I have a daughter with autism, and when she was in school I would meet with her teachers periodically to update her IEP . I feel like Im doing the same kind of thing for my mom now. I call it her IAP .

    Just as everyone with autism is different in their abilities and functioning level, so it is with folks with Alzheimers or other forms of dementia. We as caregivers are chasing a moving target when looking for appropriate activities for our loved ones. Their abilities and functioning levels are changing all the time. Sometimes from day to day. Im constantly adjusting activities for my moms current level of functioning. I find some days she can do complex activities that would be impossible and totally frustrating for her other days.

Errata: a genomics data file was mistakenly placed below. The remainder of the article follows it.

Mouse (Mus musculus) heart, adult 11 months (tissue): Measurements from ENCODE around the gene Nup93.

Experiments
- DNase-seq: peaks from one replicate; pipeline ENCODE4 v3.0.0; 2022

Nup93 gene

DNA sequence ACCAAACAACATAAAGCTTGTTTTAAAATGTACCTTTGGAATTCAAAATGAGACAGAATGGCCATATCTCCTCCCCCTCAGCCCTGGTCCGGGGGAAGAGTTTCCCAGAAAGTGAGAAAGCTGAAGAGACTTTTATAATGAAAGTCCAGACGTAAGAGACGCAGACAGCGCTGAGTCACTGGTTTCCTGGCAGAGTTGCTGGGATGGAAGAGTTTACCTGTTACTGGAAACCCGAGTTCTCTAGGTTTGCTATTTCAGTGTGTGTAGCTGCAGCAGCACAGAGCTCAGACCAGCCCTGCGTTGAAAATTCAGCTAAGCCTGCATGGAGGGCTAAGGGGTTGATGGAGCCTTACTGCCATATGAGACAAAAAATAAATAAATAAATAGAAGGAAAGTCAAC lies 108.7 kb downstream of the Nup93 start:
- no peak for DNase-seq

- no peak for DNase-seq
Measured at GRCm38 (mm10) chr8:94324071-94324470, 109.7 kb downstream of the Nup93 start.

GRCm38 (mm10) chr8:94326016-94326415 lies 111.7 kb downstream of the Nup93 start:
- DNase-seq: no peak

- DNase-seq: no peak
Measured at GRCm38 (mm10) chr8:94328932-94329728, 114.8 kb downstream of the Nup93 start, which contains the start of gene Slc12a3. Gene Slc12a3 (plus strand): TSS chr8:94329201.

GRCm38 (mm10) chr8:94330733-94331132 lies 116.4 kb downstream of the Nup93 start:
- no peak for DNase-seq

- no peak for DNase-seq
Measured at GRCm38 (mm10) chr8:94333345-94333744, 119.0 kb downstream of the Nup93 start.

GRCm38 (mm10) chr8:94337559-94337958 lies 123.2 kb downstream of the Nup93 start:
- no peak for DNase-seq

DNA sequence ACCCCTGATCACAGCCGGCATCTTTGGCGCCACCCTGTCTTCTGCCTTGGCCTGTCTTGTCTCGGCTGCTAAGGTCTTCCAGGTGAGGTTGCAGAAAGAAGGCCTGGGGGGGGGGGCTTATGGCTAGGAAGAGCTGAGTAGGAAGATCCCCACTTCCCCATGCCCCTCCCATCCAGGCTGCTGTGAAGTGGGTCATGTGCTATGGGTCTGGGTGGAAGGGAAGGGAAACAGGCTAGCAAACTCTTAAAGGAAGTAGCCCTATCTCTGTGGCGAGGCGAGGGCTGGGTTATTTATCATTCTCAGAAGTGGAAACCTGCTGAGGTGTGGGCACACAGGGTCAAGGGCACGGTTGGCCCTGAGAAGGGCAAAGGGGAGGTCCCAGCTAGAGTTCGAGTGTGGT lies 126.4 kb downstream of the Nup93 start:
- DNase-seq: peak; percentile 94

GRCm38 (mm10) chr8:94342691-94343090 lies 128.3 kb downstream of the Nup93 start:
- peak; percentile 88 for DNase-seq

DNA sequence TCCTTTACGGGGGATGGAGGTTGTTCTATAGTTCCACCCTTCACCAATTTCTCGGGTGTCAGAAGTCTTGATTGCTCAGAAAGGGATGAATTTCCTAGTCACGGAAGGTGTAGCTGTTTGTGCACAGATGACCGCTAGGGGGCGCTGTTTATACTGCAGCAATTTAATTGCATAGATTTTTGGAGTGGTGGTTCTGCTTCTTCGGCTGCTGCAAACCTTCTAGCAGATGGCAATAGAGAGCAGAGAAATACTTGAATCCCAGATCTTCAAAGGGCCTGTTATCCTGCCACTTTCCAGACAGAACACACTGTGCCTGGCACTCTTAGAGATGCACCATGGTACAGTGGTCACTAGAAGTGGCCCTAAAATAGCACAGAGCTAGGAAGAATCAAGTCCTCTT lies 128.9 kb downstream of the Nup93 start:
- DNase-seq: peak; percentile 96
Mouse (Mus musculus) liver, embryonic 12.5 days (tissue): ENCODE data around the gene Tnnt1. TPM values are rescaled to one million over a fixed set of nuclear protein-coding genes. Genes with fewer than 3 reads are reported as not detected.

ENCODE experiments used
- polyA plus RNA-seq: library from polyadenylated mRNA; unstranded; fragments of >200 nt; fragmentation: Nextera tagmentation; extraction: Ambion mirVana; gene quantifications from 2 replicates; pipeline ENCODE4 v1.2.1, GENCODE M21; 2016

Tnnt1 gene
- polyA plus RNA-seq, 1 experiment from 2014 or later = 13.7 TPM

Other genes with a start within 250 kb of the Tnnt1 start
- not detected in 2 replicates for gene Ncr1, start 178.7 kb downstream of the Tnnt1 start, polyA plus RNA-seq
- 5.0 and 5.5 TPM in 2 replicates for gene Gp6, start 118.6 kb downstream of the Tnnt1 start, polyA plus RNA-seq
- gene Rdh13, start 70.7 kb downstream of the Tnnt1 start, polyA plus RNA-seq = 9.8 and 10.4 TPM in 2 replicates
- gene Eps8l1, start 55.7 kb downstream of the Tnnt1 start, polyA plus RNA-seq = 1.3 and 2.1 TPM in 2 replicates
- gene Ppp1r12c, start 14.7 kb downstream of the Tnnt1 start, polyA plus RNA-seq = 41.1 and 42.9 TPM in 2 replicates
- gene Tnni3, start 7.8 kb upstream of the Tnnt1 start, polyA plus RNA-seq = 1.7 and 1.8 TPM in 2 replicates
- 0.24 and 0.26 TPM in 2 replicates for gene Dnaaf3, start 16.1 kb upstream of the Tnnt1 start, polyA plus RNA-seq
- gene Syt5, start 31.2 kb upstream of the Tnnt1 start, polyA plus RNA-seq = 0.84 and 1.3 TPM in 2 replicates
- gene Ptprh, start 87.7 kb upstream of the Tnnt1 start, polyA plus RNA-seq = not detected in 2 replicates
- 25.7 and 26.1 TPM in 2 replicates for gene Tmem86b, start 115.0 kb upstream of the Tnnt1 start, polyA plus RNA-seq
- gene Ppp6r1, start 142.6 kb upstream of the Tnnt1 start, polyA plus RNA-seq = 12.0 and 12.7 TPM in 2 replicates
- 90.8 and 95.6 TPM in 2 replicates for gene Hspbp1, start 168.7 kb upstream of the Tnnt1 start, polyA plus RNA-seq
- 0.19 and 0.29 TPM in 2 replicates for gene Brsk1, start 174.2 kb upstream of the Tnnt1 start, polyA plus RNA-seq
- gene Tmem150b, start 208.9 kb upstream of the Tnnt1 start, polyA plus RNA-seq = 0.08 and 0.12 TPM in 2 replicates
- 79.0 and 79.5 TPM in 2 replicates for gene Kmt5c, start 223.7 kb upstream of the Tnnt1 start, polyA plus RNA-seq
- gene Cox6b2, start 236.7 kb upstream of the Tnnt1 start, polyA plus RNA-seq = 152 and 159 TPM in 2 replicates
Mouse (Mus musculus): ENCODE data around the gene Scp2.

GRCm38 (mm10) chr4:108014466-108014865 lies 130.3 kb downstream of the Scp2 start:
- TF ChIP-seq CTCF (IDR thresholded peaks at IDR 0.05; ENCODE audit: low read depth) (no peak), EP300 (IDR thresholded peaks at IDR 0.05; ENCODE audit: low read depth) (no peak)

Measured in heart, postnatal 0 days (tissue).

My mom is currently in the middle stages of Alzheimers, and I have to be careful the activities I plan for her dont look too juvenile.

    She notices.

    I can, however, get away with some kid activities if I have one of my children participate. She thinks shes babysitting. This is a double win as shes engaged and feeling useful. Though I do have to keep a close eye on things when my kids participate. Mom is having more frequent episodes of,

    ahem, just not being nice,

    and I have to be ready to pull my kid away if things start going south.

    How Do You Make A Dementia Patient Happy

    If a person with dementia gets suitable surroundings, they can lead productive, satisfying, and most importantly, happy lives for many years after the initial diagnosis. The happier they are the less likely they are to get angry or start exhibiting worrisome behavior. Here are some effective tips for making a dementia patient happy: